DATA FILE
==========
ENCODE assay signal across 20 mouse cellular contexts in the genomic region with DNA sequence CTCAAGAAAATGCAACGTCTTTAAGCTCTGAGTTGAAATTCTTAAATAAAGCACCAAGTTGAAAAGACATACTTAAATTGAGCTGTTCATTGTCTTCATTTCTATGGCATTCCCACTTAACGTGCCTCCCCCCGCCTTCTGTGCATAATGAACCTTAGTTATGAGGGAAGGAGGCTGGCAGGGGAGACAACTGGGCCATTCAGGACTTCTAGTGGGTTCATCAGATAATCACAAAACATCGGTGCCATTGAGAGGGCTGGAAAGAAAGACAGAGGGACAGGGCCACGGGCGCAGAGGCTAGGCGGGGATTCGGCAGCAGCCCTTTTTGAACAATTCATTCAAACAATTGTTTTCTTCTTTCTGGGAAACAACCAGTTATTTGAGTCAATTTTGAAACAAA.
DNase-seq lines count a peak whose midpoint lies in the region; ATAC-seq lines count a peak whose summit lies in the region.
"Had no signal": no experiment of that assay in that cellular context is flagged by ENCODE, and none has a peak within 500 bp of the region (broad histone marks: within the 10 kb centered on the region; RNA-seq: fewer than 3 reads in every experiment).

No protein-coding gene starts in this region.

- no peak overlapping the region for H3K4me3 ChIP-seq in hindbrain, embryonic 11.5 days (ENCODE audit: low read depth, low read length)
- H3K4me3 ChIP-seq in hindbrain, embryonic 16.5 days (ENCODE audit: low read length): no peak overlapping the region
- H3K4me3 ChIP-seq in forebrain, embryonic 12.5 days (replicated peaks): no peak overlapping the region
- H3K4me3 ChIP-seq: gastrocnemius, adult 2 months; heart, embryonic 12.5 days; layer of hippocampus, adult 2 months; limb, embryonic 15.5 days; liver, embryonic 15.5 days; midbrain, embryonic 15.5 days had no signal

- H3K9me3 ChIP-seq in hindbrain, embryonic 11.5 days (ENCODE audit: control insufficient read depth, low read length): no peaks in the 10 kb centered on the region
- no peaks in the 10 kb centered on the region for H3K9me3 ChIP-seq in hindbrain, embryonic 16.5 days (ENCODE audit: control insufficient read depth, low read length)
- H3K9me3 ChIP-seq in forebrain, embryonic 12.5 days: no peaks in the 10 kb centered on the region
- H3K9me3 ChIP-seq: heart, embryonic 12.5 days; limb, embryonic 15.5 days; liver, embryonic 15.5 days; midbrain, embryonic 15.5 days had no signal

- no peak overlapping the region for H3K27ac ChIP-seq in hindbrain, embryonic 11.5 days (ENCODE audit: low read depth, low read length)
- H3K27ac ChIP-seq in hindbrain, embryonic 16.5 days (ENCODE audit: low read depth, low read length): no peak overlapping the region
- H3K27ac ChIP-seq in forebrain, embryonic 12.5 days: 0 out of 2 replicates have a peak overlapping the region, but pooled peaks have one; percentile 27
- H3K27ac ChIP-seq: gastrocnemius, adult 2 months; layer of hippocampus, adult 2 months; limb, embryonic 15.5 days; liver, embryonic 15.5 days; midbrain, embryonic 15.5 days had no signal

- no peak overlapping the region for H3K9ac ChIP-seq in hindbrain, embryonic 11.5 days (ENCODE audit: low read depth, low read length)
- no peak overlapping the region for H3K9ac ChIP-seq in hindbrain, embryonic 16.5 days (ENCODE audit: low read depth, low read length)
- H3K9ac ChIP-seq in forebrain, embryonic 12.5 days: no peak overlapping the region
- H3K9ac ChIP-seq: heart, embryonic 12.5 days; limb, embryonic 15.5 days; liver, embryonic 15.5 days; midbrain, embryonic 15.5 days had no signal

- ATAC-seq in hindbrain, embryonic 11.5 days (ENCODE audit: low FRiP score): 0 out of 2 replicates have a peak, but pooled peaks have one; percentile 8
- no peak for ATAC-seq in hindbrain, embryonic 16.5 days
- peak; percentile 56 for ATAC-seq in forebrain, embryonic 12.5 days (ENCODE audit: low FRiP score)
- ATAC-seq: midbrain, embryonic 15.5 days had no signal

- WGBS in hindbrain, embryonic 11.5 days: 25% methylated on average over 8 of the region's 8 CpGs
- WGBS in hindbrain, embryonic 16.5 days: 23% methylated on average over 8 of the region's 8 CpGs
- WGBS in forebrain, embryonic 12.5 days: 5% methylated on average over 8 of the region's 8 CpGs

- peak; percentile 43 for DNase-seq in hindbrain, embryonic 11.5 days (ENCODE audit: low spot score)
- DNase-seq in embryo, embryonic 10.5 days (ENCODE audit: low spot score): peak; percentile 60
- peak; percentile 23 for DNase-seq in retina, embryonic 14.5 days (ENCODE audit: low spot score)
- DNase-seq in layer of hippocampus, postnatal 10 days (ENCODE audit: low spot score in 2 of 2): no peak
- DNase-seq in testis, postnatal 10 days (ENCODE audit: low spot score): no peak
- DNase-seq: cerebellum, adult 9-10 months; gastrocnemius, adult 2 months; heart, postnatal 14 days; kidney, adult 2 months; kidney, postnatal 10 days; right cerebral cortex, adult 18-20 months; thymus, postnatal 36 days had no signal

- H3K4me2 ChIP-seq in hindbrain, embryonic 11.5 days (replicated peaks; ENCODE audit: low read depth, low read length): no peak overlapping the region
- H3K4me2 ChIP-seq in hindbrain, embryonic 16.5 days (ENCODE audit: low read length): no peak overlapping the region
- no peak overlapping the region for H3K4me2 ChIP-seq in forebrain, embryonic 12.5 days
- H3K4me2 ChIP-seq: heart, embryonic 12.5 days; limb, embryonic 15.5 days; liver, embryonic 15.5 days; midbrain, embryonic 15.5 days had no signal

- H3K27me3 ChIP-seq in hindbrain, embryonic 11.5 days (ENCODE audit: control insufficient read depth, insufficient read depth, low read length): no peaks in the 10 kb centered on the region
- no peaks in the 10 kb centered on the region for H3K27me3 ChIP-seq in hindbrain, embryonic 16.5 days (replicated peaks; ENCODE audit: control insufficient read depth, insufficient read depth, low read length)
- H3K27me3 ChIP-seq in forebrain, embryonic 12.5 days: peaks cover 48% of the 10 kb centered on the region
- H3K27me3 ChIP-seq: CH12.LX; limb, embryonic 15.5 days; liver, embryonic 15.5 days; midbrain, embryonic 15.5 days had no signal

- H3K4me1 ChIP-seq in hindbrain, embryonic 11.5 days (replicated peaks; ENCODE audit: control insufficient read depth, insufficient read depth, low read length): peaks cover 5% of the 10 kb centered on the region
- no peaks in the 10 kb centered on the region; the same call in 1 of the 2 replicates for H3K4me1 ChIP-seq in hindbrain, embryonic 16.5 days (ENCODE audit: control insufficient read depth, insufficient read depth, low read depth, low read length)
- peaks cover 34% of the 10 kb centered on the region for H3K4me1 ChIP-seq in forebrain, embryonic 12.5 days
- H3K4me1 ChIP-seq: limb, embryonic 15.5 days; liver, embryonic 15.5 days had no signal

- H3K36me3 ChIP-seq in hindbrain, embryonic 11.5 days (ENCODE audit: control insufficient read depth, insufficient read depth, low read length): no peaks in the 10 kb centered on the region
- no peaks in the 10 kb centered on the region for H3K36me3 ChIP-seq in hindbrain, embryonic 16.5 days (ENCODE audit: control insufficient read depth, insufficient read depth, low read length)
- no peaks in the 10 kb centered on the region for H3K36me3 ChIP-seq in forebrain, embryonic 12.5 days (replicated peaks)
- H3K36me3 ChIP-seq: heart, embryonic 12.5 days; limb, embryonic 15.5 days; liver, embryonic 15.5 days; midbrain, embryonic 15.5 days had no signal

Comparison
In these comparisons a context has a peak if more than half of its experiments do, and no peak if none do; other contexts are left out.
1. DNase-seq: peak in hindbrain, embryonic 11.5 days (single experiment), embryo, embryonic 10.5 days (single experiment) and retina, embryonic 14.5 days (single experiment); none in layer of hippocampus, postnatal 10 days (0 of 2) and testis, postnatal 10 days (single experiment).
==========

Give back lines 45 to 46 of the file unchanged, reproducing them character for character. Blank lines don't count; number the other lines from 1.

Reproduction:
- H3K4me1 ChIP-seq: limb, embryonic 15.5 days; liver, embryonic 15.5 days had no signal

- H3K36me3 ChIP-seq in hindbrain, embryonic 11.5 days (ENCODE audit: control insufficient read depth, insufficient read depth, low read length): no peaks in the 10 kb centered on the region